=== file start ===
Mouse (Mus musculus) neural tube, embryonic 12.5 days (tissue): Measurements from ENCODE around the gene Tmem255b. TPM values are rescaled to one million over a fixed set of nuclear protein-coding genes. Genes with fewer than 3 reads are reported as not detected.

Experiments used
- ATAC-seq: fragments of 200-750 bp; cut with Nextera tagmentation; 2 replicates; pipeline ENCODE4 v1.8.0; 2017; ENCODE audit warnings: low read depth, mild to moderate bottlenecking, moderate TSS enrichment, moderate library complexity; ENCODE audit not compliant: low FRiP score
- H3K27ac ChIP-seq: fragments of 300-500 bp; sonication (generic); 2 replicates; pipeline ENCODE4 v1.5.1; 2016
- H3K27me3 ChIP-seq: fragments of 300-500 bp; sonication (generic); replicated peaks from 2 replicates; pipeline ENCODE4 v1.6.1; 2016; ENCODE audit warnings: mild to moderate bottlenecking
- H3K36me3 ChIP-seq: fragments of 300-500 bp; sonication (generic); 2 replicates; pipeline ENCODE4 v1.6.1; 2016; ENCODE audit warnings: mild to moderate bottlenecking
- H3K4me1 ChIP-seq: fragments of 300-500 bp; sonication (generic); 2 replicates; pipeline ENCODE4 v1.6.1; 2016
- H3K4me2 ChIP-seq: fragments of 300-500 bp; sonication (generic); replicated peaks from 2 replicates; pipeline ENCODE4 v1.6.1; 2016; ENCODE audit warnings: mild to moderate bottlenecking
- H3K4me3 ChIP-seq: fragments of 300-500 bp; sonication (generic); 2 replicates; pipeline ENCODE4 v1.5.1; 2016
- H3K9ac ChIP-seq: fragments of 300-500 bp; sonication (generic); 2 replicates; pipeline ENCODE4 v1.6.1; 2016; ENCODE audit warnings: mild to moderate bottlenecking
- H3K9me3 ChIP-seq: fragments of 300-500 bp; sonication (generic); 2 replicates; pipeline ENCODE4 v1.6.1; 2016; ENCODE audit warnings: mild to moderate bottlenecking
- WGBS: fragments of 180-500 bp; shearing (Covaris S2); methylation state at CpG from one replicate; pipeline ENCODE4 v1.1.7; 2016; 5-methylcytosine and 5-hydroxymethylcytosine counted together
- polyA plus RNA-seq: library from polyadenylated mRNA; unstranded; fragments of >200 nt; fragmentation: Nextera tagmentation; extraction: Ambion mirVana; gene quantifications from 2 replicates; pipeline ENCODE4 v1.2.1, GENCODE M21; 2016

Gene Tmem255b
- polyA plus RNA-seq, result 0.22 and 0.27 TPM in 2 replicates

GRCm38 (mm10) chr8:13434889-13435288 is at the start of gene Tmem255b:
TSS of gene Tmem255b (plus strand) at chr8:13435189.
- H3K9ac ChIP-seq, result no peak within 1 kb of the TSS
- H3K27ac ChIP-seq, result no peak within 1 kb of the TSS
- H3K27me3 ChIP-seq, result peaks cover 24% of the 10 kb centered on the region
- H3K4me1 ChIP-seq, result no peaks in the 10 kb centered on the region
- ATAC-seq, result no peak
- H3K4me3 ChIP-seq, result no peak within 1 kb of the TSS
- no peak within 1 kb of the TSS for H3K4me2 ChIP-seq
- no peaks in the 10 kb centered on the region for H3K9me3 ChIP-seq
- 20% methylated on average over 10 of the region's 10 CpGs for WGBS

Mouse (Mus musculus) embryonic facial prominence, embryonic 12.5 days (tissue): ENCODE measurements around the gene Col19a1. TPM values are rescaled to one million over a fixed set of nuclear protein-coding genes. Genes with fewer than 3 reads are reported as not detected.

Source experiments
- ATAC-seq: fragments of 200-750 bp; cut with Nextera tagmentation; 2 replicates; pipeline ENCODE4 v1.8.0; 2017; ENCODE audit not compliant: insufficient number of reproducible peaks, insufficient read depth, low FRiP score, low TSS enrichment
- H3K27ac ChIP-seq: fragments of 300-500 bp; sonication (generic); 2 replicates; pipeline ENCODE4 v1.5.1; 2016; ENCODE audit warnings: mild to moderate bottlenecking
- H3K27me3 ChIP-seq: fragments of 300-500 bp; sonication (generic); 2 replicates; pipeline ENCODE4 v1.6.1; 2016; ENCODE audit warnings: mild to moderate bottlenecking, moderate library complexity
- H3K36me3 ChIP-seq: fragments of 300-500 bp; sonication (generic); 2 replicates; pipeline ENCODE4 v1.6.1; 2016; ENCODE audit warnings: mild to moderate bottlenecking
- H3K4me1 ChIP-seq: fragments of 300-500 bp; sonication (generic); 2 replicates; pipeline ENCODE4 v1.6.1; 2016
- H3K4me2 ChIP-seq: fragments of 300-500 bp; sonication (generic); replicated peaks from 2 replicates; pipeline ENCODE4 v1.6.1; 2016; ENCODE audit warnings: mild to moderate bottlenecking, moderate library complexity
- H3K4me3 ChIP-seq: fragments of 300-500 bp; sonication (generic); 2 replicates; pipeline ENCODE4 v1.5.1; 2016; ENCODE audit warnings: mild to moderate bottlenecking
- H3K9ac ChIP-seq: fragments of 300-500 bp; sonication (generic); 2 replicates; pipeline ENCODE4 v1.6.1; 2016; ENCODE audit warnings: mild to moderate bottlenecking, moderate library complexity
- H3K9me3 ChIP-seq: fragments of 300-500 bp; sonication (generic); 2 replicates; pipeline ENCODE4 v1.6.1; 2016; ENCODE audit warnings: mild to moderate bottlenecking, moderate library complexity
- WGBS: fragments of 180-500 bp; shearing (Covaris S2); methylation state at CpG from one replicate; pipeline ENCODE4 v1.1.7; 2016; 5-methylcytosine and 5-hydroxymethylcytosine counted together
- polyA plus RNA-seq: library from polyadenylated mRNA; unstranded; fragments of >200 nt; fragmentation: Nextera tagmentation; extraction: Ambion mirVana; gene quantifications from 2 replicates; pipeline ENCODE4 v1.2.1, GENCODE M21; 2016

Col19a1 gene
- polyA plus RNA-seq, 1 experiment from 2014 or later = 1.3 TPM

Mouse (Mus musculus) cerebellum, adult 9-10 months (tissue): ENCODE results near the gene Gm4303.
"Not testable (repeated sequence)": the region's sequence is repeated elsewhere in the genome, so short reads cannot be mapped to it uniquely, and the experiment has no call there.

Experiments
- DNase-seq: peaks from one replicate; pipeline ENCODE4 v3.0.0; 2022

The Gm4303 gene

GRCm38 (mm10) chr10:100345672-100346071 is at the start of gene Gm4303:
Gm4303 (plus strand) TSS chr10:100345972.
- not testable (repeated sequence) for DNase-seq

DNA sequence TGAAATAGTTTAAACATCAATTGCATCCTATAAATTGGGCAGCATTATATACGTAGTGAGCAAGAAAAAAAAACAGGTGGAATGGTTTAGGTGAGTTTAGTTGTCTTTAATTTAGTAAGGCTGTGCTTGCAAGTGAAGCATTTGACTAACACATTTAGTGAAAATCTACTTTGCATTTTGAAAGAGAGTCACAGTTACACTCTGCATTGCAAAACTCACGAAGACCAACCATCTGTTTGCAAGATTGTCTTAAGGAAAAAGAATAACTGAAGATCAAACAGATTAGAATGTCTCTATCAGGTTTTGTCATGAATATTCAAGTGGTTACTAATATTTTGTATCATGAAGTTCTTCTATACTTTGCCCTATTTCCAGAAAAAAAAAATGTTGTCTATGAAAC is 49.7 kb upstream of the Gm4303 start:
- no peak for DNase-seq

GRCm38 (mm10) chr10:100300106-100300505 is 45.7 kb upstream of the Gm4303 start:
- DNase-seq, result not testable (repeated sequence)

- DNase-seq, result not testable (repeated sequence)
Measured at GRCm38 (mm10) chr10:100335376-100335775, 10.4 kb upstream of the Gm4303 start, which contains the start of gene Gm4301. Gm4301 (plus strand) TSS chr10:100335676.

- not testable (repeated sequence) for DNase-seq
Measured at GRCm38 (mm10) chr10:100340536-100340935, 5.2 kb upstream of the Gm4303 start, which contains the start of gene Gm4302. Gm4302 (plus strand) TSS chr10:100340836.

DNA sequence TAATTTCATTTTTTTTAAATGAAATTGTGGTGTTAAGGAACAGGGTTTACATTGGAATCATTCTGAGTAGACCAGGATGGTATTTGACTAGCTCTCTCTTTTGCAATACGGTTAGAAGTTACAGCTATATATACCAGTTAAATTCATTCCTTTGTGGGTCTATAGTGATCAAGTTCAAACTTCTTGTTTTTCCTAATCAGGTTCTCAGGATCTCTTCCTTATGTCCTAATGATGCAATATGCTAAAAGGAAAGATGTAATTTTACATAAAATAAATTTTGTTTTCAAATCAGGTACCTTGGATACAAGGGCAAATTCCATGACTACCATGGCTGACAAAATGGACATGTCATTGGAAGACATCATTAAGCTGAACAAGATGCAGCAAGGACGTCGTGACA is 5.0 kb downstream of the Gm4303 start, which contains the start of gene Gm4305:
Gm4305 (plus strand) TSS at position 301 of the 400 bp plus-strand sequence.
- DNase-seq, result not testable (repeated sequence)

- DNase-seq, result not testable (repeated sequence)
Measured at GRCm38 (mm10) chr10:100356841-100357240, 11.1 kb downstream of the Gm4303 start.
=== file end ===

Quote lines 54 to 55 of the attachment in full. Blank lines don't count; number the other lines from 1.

- DNase-seq, result not testable (repeated sequence)
Measured at GRCm38 (mm10) chr10:100335376-100335775, 10.4 kb upstream of the Gm4303 start, which contains the start of gene Gm4301. Gm4301 (plus strand) TSS chr10:100335676.